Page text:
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March 17, 2014 / politicsbitesize

Clause 119: the death of the NHS?

HuntNHSA big blow to the future of the NHS was dealt in Parliament on Tuesday afternoon.  MPs voted through the controversial Clause 119 of the Health and Social Care Bill by a majority of 47.  The amendment gives power to the Health Secretary, Jeremy Hunt, and his Trust Special Administrators (TSA) to close or downgrade any hospital or A&E department in the country with just 40 days’ notice.

Despite concerted opposition by MPs and pro-NHS pressure groups, the so-called ‘hospital closure clause’ was introduced into the House of Lords by the back door.  The amendment came after a High Court ruling found that the Health Secretary had acted outside his powers when, in October last year, he decided to cut back the maternity and emergency units at a Lewisham Hospital in order to save the neighbouring Queen Elizabeth Hospital.

In July 2012, the South London Healthcare trust that ran Queen Elizabeth Hospital in Woolwich went into administration.  Andrew Lansley, then Health Secretary, replaced managers with government appointments in an attempt to get the hospital’s budget under control.  In January 2013, only a few months after Jeremy Hunt replaced Mr Lansley, the trust was broken up and services at nearby Lewisham were scrapped in order to save money.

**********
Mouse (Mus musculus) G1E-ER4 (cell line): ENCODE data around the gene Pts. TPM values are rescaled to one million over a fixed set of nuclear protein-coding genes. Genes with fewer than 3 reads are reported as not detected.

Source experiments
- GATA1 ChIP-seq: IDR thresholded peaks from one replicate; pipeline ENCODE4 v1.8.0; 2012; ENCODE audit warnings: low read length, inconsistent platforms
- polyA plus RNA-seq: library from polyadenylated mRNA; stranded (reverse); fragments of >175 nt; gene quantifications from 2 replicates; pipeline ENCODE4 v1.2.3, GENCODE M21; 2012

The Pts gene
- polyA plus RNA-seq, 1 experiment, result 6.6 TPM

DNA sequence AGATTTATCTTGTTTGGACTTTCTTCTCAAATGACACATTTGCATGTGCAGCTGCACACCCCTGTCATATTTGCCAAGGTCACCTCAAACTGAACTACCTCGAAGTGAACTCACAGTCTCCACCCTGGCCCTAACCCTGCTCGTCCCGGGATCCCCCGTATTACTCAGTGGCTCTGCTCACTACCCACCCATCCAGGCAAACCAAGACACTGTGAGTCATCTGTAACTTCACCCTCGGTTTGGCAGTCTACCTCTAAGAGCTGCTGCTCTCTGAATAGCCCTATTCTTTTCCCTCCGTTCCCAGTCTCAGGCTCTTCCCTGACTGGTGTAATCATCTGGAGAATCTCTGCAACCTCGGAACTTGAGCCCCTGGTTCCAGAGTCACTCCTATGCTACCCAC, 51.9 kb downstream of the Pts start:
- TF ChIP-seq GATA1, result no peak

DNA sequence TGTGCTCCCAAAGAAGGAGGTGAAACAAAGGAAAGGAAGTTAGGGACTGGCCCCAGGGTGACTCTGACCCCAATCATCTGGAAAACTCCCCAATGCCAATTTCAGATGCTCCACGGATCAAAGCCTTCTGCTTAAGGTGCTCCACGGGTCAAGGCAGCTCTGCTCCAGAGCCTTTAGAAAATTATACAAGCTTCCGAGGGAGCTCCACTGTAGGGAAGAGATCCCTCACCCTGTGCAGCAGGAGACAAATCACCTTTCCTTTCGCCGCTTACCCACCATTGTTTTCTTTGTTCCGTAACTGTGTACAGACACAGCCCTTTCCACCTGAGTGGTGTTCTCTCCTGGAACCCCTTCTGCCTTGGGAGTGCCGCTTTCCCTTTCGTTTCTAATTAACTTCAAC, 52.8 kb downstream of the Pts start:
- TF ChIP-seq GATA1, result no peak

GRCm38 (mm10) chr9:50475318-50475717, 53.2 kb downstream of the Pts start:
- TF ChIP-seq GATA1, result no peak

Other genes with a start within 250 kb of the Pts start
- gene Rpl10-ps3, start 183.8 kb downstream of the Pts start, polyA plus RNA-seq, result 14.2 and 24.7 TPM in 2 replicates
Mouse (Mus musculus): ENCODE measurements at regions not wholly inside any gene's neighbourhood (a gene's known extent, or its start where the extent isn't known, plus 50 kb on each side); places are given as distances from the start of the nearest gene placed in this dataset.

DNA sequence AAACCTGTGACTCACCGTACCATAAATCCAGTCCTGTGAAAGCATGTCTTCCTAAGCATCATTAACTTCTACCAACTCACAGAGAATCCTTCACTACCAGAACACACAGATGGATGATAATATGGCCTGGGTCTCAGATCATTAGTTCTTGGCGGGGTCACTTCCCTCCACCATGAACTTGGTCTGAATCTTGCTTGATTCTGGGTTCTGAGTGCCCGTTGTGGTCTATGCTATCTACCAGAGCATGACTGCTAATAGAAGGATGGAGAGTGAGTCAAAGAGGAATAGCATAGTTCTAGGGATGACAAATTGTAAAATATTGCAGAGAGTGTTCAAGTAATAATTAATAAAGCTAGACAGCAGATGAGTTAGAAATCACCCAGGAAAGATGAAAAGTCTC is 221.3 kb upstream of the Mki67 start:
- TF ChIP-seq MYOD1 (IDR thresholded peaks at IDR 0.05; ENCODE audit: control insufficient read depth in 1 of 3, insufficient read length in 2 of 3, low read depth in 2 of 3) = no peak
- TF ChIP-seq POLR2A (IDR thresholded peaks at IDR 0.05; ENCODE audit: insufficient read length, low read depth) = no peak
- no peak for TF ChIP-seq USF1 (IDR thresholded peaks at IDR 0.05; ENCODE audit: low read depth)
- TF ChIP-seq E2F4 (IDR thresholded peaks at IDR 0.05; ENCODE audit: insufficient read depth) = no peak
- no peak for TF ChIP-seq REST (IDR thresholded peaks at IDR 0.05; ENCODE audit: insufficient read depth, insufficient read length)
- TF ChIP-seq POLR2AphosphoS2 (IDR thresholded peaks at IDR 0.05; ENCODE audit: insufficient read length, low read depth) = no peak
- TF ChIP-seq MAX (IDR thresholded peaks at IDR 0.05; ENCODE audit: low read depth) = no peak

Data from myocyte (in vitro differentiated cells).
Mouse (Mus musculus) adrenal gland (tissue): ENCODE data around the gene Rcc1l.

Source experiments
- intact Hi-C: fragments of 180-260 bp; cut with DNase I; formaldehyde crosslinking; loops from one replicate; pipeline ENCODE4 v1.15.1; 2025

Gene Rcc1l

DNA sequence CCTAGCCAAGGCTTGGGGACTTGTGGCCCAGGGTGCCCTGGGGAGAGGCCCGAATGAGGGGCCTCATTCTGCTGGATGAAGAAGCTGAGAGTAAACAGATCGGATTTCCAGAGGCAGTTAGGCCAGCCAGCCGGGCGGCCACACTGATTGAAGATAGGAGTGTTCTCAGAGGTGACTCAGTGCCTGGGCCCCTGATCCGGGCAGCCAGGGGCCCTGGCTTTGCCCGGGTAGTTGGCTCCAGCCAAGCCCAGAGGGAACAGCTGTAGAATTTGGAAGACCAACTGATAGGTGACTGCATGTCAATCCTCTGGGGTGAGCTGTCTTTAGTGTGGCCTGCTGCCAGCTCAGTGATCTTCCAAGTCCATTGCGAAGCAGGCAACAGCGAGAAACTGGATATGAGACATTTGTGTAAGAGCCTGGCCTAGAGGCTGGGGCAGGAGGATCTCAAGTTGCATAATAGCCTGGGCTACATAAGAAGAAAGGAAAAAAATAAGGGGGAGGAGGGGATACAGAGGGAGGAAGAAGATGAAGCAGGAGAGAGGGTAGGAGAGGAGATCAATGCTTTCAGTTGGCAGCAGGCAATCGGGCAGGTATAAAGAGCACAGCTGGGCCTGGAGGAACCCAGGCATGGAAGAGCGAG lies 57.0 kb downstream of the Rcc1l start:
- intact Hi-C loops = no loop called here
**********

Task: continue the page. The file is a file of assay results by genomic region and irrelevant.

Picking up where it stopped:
At that time activists rightly stood their ground and argued that a well-performing local hospital should not be forced to pay the price for failings elsewhere.  The High Court ruled in the campaigner’s favour, but the passing of Clause 119 this week signals that this defeat for the government was a one-off.

The clause, now that it has been passed, will enable TSAs and the Health Secretary to take over any failing NHS trust in England and push through whatever local changes they consider necessary.  Any decisions to reconfigure services in one hospital can encompass a neighbouring trust, regardless of its financial situation (such as in the case of Lewisham).

Critics of the amendment, such as Grahame Morris, the Labour MP for Easington, say that clause 119 could be a Trojan horse to privatise our hospitals.  Andy Burnham MP, Labour’s Shadow Health Secretary, said:

With more and more hospitals in financial difficulty, this move could hit every community in the land and leave them voiceless in the face of changes to their services.  Labour is clear: changes to hospitals should be driven by clinical, not financial, reasons with local people involved every step of the way. That is why we believe these plans are dangerous and wrong.’

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